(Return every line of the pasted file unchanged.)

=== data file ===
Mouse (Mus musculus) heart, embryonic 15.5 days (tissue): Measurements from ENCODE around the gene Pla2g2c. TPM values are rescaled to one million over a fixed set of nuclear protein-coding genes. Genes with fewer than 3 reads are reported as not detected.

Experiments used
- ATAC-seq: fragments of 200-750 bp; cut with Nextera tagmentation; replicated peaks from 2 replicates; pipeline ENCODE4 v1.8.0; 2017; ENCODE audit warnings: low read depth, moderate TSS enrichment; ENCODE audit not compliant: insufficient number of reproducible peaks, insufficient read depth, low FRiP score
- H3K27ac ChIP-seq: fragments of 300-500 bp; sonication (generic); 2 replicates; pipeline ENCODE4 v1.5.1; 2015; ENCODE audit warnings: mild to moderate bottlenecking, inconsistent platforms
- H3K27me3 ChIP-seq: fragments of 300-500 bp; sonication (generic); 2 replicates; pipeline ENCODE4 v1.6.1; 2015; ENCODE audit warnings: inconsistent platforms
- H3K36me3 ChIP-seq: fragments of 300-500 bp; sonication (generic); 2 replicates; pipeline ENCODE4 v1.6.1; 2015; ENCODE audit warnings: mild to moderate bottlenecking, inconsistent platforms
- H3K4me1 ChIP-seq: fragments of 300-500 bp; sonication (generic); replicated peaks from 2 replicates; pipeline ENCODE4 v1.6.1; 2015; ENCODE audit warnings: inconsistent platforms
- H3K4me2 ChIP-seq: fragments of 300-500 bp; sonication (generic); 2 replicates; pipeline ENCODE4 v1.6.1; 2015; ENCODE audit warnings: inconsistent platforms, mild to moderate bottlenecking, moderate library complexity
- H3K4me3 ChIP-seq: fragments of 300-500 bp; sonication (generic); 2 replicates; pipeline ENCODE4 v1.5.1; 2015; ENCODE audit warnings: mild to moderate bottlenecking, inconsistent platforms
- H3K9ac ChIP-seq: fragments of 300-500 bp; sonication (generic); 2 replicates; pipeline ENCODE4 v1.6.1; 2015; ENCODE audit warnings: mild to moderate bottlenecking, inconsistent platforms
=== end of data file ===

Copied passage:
Mouse (Mus musculus) heart, embryonic 15.5 days (tissue): Measurements from ENCODE around the gene Pla2g2c. TPM values are rescaled to one million over a fixed set of nuclear protein-coding genes. Genes with fewer than 3 reads are reported as not detected.

Experiments used
- ATAC-seq: fragments of 200-750 bp; cut with Nextera tagmentation; replicated peaks from 2 replicates; pipeline ENCODE4 v1.8.0; 2017; ENCODE audit warnings: low read depth, moderate TSS enrichment; ENCODE audit not compliant: insufficient number of reproducible peaks, insufficient read depth, low FRiP score
- H3K27ac ChIP-seq: fragments of 300-500 bp; sonication (generic); 2 replicates; pipeline ENCODE4 v1.5.1; 2015; ENCODE audit warnings: mild to moderate bottlenecking, inconsistent platforms
- H3K27me3 ChIP-seq: fragments of 300-500 bp; sonication (generic); 2 replicates; pipeline ENCODE4 v1.6.1; 2015; ENCODE audit warnings: inconsistent platforms
- H3K36me3 ChIP-seq: fragments of 300-500 bp; sonication (generic); 2 replicates; pipeline ENCODE4 v1.6.1; 2015; ENCODE audit warnings: mild to moderate bottlenecking, inconsistent platforms
- H3K4me1 ChIP-seq: fragments of 300-500 bp; sonication (generic); replicated peaks from 2 replicates; pipeline ENCODE4 v1.6.1; 2015; ENCODE audit warnings: inconsistent platforms
- H3K4me2 ChIP-seq: fragments of 300-500 bp; sonication (generic); 2 replicates; pipeline ENCODE4 v1.6.1; 2015; ENCODE audit warnings: inconsistent platforms, mild to moderate bottlenecking, moderate library complexity
- H3K4me3 ChIP-seq: fragments of 300-500 bp; sonication (generic); 2 replicates; pipeline ENCODE4 v1.5.1; 2015; ENCODE audit warnings: mild to moderate bottlenecking, inconsistent platforms
- H3K9ac ChIP-seq: fragments of 300-500 bp; sonication (generic); 2 replicates; pipeline ENCODE4 v1.6.1; 2015; ENCODE audit warnings: mild to moderate bottlenecking, inconsistent platforms